New strategies for mycotoxin reduction in pasta and for monitoring the shelf-life of hamburger sandwiches

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Deoxynivalenol (DON), produced by several Fusarium species, is found frequently as natural contaminant in wheat and, accordingly, it can be present in their derivatives. Often it is associated with significant levels of its modified form of DON-3-glucoside (DON-3-Glc). Ozone (O3) is a powerful disinfectant and oxidizing agent, classified as GRAS (Generally Recognized As Safe).

It reacts readily with many specific compounds, including mycotoxins, by degrading them into aqueous solutions: Therefore, O3 is considered to be potentially effective even for the decontamination of wheat. In this respect, a recent study, conducted by a group of Italian researchers (Solfrizzo et al., 2017), indicates the effectiveness of the treatment with O3 for the reduction of DON, DON-3-Glc, bacteria, fungi and yeasts in naturally infected durum wheat, simultaneously evaluating the effect on pasta produced with infected wheat.  For the test, a prototype was used consisting in a rotating cylinder containing the sample of caryopsis to be treated, into which O3 was blown in different concentrations and with different exposure times.

The study identified the optimum conditions (55 gO3 h-1 for 6 h) for the decrease in the contamination levels of durum wheat, without altering the chemical and rheological properties of semolina and pasta obtained there from. The average reductions of DON and DON-3-Glc are, respectively, of 29 and 44%. In conclusion, the authors point out the fact that the ozonation also entails a significant reduction in the total count of bacteria, fungi and yeasts.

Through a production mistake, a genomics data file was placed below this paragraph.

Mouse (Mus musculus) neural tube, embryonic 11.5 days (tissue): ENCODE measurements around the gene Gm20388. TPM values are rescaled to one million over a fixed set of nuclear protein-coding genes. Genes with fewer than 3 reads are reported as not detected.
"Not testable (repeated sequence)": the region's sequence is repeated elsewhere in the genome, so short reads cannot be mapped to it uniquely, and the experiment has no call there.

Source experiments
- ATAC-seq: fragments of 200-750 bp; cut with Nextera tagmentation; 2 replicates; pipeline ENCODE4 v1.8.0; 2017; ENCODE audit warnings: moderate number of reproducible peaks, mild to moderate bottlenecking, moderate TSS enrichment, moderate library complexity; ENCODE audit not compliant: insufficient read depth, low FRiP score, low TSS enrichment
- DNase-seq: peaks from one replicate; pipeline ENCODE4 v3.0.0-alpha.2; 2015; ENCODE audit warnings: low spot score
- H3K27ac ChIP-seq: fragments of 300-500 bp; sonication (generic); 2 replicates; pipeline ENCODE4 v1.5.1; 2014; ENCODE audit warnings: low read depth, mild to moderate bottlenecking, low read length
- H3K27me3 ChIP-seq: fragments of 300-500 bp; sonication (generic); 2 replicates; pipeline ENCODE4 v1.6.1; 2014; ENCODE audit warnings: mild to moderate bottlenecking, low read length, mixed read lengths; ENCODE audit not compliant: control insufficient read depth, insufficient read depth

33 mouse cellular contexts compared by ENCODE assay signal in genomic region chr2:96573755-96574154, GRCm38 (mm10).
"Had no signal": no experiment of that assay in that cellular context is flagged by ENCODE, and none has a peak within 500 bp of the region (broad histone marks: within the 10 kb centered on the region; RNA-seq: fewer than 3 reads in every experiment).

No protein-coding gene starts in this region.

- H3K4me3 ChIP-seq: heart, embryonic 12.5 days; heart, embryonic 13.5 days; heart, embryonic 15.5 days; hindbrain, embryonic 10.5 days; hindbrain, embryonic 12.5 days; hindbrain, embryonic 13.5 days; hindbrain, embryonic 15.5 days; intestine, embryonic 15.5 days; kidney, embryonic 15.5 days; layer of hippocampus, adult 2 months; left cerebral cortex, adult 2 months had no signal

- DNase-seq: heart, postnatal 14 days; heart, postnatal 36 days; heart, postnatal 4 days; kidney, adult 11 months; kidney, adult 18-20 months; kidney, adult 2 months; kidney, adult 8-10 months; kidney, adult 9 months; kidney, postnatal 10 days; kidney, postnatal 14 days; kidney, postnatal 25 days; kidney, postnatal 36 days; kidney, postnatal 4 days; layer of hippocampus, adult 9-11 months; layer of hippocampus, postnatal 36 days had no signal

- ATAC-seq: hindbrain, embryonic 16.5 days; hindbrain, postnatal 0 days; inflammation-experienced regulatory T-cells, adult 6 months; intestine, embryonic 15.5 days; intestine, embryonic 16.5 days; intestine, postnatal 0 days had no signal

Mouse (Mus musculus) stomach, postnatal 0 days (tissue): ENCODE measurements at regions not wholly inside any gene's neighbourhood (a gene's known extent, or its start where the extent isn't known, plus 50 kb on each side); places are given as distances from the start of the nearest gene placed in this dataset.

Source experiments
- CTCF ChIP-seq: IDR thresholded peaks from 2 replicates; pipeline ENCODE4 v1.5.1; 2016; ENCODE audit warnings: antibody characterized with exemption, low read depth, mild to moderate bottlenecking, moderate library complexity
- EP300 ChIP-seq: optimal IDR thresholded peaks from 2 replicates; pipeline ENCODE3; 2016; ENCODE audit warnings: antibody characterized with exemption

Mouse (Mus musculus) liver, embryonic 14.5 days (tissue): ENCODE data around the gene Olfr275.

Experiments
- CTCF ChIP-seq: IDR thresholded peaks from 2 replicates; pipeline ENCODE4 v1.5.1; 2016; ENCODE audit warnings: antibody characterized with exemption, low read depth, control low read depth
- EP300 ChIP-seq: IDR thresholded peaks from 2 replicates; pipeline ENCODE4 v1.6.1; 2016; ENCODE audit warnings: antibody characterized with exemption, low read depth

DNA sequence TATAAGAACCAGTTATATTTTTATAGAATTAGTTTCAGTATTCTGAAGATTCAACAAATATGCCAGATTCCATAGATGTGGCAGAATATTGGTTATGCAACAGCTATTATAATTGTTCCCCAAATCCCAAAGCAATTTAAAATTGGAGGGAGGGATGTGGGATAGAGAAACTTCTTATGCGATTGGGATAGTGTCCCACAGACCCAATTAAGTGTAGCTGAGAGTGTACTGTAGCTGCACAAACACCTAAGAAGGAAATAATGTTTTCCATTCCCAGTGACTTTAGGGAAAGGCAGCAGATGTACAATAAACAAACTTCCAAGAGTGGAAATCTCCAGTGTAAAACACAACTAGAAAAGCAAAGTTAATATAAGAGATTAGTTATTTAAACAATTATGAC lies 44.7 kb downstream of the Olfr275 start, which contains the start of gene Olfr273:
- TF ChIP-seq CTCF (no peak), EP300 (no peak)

Monitoring of the shelf-life and sensorial quality of hamburger sandwiches using ATR-FT-IR and Survival analysis.

The shelf-life of food is defined as the period of time that corresponds to a tolerable reduction in the quality of a food product, kept in defined conditions. The most frequent forms of deterioration to which bakery products are exposed are: staling, microbial contamination, modifications of rheological properties, colour and aroma, as well as the loss or absorption of moisture. The definition of the shelf-life of this class of products is established mainly through microbiological analysis, often supported by sensory analysis. The latter, however, requires a specialized panel and long lead times.

A recent study conducted by a group of Italian researchers (Condurso et al., 2017) developed a spectroscopic method to verify any variations in the quality of hamburger bread during its shelf-life. The analysis considered 70 samples of the same production batch for a period of 90 days, starting from the date of packaging. The tests were conducted using the FT-IR ATR technique, without any preparation of the sample.

At the same time, the same samples were submitted to sensory analysis, using the Survival method, and were evaluated for microbiological parameters for yeasts and molds. The statistical processing of the spectroscopic data identified changes to the product composition even before these led to sensory changes perceived by the panel. The method developed can therefore be conveniently used for the definition of the shelf-life of bakery products.

References: Solfrizzo et al., 11th AISTEC Conference, Rome, 22-24 November 2017, 83; Condurso et al., 11th AISTEC Conference, Rome, 22-24 November 2017, 51

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